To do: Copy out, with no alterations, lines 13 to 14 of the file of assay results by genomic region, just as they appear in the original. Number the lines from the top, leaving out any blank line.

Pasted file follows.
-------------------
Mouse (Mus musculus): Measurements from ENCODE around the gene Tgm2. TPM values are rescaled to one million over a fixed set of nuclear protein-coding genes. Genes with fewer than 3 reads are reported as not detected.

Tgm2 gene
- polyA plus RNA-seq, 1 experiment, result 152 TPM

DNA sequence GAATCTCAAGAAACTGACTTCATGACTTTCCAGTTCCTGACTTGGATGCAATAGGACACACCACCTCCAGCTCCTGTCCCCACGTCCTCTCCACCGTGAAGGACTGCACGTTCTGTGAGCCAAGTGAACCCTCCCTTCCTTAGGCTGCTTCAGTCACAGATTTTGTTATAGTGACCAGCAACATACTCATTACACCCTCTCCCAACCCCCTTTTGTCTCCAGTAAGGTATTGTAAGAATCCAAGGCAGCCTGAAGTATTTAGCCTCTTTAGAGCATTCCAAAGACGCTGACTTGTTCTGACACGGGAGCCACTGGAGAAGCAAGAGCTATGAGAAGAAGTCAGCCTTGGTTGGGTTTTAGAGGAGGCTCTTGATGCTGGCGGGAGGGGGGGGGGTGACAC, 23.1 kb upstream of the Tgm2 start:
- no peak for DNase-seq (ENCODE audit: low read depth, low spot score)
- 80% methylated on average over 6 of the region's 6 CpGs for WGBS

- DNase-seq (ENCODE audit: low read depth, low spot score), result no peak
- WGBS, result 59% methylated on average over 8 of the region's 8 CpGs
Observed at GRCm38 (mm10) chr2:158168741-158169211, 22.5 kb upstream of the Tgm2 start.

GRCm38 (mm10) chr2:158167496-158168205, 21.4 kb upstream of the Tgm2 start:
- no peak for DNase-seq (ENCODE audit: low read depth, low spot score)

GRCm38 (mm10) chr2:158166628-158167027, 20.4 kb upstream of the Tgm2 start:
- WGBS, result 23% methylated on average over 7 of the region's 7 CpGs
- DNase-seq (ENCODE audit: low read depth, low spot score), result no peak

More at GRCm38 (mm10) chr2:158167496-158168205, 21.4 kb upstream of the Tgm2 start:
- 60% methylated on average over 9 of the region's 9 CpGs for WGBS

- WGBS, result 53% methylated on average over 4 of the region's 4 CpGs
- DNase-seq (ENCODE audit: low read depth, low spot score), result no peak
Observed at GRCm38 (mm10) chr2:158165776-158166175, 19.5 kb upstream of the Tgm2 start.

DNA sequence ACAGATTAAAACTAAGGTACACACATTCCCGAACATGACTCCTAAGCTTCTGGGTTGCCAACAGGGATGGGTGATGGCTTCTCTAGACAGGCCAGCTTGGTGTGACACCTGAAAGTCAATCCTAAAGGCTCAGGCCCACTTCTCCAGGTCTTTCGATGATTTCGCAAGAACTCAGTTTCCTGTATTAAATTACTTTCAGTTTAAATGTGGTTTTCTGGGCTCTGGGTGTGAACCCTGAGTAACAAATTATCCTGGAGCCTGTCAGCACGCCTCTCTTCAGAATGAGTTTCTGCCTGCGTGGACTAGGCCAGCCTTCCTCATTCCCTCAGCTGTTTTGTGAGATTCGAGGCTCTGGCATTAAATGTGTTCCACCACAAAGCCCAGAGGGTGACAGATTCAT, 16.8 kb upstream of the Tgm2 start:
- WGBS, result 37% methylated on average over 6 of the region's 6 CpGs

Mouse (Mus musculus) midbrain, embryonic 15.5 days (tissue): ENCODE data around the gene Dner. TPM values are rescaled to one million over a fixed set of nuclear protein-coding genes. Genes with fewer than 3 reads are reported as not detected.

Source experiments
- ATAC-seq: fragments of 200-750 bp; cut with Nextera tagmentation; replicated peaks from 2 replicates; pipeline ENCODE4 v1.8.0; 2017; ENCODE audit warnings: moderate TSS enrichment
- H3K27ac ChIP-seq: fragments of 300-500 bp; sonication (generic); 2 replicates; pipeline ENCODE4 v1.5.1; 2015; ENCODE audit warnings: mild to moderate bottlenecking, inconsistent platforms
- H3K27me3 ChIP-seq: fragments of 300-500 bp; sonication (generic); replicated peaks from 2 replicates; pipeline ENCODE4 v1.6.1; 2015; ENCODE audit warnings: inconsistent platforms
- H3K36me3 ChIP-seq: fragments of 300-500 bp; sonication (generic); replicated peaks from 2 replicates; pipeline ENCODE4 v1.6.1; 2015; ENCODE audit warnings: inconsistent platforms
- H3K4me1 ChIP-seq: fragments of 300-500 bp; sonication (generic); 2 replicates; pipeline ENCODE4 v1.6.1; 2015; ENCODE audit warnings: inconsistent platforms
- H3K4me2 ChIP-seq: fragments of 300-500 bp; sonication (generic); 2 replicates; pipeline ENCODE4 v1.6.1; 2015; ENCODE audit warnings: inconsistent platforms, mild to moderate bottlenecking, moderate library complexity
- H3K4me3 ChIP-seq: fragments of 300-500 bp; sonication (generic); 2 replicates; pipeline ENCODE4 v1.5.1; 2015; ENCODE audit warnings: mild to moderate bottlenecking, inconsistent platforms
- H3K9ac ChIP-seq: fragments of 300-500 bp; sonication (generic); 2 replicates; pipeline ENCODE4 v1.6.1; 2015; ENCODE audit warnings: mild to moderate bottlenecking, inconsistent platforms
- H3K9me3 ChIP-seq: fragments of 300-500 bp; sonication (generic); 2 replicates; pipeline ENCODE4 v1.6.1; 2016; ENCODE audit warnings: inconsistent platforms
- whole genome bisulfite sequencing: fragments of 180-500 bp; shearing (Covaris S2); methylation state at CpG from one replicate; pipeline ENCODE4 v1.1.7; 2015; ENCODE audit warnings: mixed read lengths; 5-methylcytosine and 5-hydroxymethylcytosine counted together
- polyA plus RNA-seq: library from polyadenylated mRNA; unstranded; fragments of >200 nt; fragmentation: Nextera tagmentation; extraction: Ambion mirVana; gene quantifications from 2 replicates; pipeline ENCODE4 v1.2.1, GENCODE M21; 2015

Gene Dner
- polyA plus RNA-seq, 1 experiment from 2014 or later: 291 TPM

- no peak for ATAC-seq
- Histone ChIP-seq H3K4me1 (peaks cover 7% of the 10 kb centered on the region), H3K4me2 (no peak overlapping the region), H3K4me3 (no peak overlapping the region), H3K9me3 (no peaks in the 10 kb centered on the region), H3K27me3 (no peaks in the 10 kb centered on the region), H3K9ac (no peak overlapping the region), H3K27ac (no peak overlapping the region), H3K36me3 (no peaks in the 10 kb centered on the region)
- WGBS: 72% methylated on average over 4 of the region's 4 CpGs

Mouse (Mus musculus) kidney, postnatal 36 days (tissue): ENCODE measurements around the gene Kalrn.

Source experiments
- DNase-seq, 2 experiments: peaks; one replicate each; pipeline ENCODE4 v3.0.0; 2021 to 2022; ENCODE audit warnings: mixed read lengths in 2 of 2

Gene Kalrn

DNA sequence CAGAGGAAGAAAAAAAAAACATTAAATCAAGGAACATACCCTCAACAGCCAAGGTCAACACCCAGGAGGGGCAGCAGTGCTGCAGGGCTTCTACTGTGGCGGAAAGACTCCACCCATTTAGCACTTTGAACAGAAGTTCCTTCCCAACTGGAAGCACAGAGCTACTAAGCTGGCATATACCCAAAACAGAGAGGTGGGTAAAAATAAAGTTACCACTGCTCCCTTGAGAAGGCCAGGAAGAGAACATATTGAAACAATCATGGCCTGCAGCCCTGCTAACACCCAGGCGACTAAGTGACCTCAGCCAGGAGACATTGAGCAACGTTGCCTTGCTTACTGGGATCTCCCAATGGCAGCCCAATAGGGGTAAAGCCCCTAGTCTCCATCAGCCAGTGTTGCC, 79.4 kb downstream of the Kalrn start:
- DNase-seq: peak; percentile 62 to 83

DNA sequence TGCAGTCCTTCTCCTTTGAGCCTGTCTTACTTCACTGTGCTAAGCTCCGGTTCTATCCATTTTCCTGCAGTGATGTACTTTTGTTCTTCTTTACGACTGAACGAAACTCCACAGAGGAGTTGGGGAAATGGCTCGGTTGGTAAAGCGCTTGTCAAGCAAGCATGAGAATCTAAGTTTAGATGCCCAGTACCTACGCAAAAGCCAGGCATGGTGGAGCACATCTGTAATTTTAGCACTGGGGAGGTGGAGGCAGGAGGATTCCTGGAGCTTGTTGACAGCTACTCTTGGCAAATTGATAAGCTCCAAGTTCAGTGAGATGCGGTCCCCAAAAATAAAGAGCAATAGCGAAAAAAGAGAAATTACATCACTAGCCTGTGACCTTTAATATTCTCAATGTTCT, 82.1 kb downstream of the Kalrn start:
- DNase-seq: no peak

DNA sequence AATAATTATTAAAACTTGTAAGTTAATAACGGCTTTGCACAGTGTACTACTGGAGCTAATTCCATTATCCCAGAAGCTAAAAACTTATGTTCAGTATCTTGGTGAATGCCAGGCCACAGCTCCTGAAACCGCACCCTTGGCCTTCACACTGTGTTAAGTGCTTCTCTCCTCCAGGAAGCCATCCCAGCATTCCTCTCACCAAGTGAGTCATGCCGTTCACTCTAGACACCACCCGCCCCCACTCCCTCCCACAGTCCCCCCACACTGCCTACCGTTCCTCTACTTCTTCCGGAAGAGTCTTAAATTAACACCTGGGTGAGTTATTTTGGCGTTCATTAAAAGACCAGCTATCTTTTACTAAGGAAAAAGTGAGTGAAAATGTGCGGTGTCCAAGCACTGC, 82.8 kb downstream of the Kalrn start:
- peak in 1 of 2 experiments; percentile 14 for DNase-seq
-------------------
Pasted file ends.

- WGBS, result 23% methylated on average over 7 of the region's 7 CpGs
- DNase-seq (ENCODE audit: low read depth, low spot score), result no peak